Friday, November 16, 2012

Speak the Speech Pt. 5

In the next part of Hamlet’s speech to the players, he explains that overplaying a scene may make the ignorant laugh but will generally offend those with judicious tastes; and, according to Hamlet, pleasing that much smaller segment of the audience is more important than catering to the masses:

Now this overdone,
             or come tardy off, though it make the unskilful
             laugh, cannot but make the judicious grieve; the
             censure of the which one must in your allowance
o'erweigh a whole theatre of others.

Hamlet then admits that some performers who make  a habit out of “strut[ing] and bellow[ing]” in a way that does not capture the way any real human being acts are sometimes praised:

O, there be
players that I have seen play, and heard others
praise, and that highly, not to speak it profanely,
that, neither having the accent of Christians nor
the gait of Christian, pagan, nor man, have so
strutted and bellowed that I have thought some of
             nature's journeymen had made men and not made them
             well, they imitated humanity so abominably.

Clearly, though, Hamlet does not approve of acting that is all about over-the-top artifice and cheesy pandering.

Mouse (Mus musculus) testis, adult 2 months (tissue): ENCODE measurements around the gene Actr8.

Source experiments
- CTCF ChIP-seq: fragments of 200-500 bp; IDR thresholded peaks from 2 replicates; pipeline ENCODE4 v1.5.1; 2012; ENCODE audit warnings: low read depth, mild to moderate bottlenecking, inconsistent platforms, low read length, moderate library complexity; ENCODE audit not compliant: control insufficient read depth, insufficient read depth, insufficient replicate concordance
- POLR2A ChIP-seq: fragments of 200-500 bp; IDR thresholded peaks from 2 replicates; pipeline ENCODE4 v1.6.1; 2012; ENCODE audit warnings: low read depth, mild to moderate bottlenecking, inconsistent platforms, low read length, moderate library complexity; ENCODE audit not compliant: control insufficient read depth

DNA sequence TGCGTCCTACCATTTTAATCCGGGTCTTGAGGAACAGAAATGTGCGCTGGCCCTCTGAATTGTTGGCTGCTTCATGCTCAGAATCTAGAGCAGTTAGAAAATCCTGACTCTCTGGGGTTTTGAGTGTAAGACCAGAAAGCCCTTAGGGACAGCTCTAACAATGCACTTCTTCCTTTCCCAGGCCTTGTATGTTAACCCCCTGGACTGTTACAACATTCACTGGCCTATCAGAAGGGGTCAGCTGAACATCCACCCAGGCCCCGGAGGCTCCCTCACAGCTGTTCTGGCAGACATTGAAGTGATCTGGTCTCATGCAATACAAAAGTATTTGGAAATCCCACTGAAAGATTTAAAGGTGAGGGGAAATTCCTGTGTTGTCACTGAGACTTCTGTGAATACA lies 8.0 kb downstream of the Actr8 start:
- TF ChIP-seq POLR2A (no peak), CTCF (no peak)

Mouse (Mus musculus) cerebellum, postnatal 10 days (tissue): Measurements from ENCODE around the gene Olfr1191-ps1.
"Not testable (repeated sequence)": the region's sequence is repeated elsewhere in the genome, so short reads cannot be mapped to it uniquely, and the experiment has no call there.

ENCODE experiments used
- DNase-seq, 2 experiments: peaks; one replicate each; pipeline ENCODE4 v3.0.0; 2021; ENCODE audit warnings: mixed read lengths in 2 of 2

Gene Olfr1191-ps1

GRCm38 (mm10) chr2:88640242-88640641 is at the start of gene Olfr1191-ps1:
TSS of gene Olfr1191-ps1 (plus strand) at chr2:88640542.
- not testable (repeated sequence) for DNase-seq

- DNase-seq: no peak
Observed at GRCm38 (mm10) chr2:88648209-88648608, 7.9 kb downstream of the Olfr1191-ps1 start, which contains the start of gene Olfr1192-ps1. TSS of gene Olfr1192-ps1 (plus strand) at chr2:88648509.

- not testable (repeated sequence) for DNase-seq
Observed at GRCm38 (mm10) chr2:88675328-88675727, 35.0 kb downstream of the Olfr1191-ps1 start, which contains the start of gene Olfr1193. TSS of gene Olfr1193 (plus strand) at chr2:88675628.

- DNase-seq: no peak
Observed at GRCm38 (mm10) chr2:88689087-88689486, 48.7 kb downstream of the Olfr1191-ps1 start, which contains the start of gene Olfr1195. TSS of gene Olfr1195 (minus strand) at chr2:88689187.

Because most lawyers are not trained as actors, when they try to be theatrical, they are likely to come across like the kind of second-rate performers whom Hamlet loathes. And when one’s audience is a small cadre of learned, older jurists, blatant theatrical displays are almost guaranteed to fall flat. Even if judges in their private lives simply adore Will Farrell movies, in their professional capacity overseeing oral arguments, they are probably disinclined to fall for “hamming it up.” Therefore, lawyers are more likely to underplay than overplay when they take center stage in a courtroom.

Although there are now video cameras in many courtrooms where appellate arguments are held—though not yet in the Supreme Court of the United States—most oral advocates aren’t tempted to play to the masses because the audience before them is quite obviously that small elite cadre in black robes more likely to be among the group Hamlet calls “judicious.” Being able to see exactly who your audience is as you play to them can help in calibrating your presentation to suit that audience’s tastes—although I think consciously making style choices on the fly is really hard and probably just increases the odds that one will “come tardy off.” But the goal really is to be so thoroughly prepared and focused on delivering the substance to one’s audience in a form it can appreciate that you don’t have the mental space to think about superficial embellishments to produce an effect.

Sure, being the more believable, engaging, authentically funny and/or passionate advocate does not guarantee a win when it comes to appellate argument. See, e.g., Paul Clement v. Don Verrilli in the Obamacare oral arguments available at . But it sure doesn’t hurt. See, e.g., Bryan Stevenson’s argument in Miller v. Alabama, available at

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